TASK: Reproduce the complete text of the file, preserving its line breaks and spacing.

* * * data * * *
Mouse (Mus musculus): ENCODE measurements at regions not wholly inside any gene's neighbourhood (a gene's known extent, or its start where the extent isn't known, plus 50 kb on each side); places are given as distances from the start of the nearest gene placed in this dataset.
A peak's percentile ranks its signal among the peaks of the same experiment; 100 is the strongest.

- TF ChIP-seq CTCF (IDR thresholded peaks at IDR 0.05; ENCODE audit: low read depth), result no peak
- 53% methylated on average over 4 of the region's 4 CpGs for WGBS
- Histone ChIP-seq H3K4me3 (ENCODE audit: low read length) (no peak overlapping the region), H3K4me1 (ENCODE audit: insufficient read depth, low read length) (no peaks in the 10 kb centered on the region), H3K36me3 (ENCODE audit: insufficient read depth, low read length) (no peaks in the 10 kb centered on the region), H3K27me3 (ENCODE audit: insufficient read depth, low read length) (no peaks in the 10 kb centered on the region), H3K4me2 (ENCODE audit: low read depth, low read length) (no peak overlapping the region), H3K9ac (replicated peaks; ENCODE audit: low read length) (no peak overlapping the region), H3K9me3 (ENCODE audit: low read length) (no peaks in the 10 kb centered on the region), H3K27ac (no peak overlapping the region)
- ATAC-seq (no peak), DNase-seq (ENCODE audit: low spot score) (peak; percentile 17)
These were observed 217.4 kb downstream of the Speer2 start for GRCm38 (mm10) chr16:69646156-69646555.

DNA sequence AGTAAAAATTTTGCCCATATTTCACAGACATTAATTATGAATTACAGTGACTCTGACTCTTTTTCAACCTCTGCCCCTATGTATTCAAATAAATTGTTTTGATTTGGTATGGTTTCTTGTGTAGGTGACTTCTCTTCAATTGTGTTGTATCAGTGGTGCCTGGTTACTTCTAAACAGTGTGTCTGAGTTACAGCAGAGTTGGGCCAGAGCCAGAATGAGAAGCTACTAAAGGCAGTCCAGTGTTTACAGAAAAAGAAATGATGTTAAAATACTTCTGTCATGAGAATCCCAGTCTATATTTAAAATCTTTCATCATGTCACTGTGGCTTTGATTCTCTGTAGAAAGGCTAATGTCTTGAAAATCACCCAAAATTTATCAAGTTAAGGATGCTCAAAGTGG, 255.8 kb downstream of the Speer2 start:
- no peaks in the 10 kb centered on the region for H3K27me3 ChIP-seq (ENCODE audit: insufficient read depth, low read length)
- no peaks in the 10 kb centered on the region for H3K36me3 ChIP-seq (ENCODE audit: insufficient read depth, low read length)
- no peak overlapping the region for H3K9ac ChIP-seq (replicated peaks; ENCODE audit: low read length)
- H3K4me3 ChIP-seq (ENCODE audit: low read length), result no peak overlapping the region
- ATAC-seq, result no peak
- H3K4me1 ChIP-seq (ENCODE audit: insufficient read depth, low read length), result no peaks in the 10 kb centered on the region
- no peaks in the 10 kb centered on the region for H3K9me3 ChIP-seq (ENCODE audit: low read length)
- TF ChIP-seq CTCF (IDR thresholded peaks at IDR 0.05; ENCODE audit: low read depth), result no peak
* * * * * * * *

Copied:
Mouse (Mus musculus): ENCODE measurements at regions not wholly inside any gene's neighbourhood (a gene's known extent, or its start where the extent isn't known, plus 50 kb on each side); places are given as distances from the start of the nearest gene placed in this dataset.
A peak's percentile ranks its signal among the peaks of the same experiment; 100 is the strongest.

- TF ChIP-seq CTCF (IDR thresholded peaks at IDR 0.05; ENCODE audit: low read depth), result no peak
- 53% methylated on average over 4 of the region's 4 CpGs for WGBS
- Histone ChIP-seq H3K4me3 (ENCODE audit: low read length) (no peak overlapping the region), H3K4me1 (ENCODE audit: insufficient read depth, low read length) (no peaks in the 10 kb centered on the region), H3K36me3 (ENCODE audit: insufficient read depth, low read length) (no peaks in the 10 kb centered on the region), H3K27me3 (ENCODE audit: insufficient read depth, low read length) (no peaks in the 10 kb centered on the region), H3K4me2 (ENCODE audit: low read depth, low read length) (no peak overlapping the region), H3K9ac (replicated peaks; ENCODE audit: low read length) (no peak overlapping the region), H3K9me3 (ENCODE audit: low read length) (no peaks in the 10 kb centered on the region), H3K27ac (no peak overlapping the region)
- ATAC-seq (no peak), DNase-seq (ENCODE audit: low spot score) (peak; percentile 17)
These were observed 217.4 kb downstream of the Speer2 start for GRCm38 (mm10) chr16:69646156-69646555.

DNA sequence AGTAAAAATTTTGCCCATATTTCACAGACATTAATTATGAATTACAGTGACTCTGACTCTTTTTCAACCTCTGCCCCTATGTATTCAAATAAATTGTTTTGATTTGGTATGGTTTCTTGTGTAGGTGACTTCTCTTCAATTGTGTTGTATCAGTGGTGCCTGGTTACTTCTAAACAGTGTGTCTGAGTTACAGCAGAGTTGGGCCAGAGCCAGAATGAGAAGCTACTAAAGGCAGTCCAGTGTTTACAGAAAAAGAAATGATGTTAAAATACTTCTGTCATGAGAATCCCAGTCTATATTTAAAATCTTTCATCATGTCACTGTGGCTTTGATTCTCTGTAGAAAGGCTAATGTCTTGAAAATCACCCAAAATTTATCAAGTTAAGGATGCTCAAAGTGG, 255.8 kb downstream of the Speer2 start:
- no peaks in the 10 kb centered on the region for H3K27me3 ChIP-seq (ENCODE audit: insufficient read depth, low read length)
- no peaks in the 10 kb centered on the region for H3K36me3 ChIP-seq (ENCODE audit: insufficient read depth, low read length)
- no peak overlapping the region for H3K9ac ChIP-seq (replicated peaks; ENCODE audit: low read length)
- H3K4me3 ChIP-seq (ENCODE audit: low read length), result no peak overlapping the region
- ATAC-seq, result no peak
- H3K4me1 ChIP-seq (ENCODE audit: insufficient read depth, low read length), result no peaks in the 10 kb centered on the region
- no peaks in the 10 kb centered on the region for H3K9me3 ChIP-seq (ENCODE audit: low read length)
- TF ChIP-seq CTCF (IDR thresholded peaks at IDR 0.05; ENCODE audit: low read depth), result no peak